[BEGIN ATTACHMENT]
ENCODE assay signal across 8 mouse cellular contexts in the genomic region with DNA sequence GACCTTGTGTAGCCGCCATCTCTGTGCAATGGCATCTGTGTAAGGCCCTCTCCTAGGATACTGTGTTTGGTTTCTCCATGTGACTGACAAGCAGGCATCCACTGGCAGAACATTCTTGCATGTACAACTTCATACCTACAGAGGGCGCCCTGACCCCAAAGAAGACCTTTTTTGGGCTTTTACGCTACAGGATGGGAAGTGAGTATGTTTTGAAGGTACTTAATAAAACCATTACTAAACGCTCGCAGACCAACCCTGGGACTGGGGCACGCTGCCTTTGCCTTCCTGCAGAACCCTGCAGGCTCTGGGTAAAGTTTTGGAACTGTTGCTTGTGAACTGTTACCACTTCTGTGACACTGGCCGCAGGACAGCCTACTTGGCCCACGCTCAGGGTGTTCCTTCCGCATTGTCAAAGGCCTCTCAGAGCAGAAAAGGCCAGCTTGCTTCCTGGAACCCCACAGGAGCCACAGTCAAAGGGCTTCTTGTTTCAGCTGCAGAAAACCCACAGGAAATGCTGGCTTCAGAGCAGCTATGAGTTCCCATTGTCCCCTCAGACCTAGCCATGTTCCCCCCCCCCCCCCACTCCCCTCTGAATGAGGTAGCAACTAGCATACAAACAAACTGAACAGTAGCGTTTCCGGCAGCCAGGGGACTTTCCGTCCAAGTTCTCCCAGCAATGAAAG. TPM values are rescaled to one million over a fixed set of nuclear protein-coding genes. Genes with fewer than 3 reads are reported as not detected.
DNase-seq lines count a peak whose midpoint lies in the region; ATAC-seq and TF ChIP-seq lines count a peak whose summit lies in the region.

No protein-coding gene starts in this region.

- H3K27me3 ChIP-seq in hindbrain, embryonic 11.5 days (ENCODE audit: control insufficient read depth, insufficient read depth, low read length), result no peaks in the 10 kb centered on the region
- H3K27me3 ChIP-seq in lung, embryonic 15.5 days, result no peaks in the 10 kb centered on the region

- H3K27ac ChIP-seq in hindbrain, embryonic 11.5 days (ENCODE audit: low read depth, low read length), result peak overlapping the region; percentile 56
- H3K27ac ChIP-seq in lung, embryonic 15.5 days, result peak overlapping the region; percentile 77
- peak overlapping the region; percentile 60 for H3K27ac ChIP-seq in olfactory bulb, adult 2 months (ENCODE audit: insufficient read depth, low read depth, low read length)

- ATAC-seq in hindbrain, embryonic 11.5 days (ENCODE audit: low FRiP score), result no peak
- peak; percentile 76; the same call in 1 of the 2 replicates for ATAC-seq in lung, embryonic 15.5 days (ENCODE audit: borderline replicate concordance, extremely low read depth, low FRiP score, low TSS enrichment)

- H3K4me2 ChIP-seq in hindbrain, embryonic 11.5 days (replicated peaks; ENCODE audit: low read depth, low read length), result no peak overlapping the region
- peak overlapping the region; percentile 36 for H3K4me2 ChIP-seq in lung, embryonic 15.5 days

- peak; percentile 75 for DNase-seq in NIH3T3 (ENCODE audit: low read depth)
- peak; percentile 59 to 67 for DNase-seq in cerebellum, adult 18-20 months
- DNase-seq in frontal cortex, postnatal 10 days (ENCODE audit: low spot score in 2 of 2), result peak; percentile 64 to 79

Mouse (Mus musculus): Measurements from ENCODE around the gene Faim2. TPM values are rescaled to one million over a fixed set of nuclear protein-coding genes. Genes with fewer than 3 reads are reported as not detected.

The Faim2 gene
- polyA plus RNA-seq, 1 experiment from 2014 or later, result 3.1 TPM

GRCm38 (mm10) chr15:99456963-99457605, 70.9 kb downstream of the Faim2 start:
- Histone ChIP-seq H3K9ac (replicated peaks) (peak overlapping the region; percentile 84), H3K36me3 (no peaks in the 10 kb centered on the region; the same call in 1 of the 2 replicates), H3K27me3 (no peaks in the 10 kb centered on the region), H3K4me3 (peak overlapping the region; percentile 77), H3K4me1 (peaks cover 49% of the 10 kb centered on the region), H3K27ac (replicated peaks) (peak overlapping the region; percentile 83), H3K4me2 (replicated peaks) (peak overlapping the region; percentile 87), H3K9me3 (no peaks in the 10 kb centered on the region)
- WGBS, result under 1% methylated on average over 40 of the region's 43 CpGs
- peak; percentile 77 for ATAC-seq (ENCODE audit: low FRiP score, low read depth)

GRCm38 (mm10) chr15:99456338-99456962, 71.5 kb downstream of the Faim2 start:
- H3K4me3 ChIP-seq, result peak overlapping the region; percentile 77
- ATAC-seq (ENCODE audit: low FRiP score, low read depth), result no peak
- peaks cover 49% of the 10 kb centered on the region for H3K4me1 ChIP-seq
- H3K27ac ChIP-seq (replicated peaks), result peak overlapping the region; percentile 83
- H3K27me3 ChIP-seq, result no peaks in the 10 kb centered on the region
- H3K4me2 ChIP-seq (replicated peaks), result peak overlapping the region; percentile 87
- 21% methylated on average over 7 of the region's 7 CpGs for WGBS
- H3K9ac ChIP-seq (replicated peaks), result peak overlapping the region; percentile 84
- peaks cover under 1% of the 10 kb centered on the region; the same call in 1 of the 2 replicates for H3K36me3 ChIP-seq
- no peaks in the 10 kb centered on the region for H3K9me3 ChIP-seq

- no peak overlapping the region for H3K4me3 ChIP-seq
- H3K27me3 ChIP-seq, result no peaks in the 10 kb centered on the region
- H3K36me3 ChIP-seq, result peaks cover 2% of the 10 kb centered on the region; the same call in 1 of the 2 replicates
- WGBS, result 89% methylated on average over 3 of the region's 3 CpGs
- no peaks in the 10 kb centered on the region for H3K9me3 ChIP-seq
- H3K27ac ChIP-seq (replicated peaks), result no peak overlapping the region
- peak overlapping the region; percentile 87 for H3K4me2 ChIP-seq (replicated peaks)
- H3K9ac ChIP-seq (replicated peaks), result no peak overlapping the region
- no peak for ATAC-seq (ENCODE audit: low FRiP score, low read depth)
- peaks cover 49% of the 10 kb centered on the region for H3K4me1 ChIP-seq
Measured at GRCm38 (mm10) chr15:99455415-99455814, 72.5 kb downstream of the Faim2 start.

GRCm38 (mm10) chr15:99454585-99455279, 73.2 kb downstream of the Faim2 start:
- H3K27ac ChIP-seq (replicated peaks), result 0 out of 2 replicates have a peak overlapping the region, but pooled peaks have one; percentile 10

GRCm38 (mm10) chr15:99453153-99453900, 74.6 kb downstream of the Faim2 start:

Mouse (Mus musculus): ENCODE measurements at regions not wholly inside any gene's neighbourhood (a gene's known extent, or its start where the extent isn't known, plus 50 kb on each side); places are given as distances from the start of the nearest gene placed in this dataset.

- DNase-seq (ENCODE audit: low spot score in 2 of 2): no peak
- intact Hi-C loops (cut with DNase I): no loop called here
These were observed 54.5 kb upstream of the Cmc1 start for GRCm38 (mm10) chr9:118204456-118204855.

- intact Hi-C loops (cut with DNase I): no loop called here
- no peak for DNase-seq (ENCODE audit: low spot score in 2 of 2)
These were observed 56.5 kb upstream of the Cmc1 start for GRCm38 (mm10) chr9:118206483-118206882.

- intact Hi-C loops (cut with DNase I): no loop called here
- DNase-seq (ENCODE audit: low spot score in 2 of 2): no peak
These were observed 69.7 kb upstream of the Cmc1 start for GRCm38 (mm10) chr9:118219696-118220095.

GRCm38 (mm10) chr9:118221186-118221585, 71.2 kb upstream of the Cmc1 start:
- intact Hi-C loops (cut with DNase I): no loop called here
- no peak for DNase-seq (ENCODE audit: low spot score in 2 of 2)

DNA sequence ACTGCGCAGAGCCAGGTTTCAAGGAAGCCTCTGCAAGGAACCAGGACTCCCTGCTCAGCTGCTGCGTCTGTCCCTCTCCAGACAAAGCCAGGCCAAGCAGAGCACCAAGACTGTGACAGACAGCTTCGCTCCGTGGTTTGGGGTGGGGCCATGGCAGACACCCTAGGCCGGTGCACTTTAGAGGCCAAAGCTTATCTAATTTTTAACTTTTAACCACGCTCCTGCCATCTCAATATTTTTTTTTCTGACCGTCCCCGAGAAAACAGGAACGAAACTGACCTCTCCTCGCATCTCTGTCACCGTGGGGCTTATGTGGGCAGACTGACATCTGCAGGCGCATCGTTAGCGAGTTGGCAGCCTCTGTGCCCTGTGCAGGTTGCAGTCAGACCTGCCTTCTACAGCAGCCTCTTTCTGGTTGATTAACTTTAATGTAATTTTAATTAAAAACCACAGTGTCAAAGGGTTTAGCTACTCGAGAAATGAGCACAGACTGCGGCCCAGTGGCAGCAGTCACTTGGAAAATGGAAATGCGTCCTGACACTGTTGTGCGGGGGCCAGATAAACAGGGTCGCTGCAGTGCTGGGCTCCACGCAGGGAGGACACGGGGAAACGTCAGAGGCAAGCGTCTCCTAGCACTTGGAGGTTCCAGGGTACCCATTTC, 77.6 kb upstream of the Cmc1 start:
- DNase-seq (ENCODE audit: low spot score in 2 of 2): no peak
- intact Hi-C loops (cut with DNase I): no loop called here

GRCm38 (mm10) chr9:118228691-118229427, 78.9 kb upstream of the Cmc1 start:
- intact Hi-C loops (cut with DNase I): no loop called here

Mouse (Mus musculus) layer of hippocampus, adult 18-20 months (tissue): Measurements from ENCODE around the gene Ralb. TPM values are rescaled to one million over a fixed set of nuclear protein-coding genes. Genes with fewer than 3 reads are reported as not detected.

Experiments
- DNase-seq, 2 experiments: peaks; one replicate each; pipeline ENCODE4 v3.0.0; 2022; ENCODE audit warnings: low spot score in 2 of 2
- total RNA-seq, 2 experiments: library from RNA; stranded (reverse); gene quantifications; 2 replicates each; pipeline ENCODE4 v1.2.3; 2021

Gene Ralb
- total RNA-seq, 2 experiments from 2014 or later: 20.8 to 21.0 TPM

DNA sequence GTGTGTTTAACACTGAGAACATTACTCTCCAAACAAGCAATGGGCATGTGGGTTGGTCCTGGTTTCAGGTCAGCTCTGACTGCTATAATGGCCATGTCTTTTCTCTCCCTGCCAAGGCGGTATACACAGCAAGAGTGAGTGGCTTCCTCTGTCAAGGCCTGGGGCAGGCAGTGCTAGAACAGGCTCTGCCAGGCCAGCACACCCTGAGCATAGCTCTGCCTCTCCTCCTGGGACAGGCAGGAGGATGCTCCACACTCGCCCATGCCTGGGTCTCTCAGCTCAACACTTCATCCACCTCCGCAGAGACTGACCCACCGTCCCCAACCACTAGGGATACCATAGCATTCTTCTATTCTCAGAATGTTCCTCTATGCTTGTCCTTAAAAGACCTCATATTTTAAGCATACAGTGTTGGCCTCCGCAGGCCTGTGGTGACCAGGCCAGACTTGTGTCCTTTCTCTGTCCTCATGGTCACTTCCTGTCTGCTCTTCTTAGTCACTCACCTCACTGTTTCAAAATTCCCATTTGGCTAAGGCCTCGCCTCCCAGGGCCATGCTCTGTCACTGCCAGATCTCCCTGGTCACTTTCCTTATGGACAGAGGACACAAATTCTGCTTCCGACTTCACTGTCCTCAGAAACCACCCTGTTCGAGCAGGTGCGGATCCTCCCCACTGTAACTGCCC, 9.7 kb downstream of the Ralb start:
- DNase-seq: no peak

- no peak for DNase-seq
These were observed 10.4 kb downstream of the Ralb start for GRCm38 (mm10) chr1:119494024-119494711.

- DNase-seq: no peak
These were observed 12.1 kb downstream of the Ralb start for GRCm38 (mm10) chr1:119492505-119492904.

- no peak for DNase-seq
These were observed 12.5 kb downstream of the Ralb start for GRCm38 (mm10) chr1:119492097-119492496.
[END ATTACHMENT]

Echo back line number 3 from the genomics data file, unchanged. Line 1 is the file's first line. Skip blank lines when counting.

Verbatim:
No protein-coding gene starts in this region.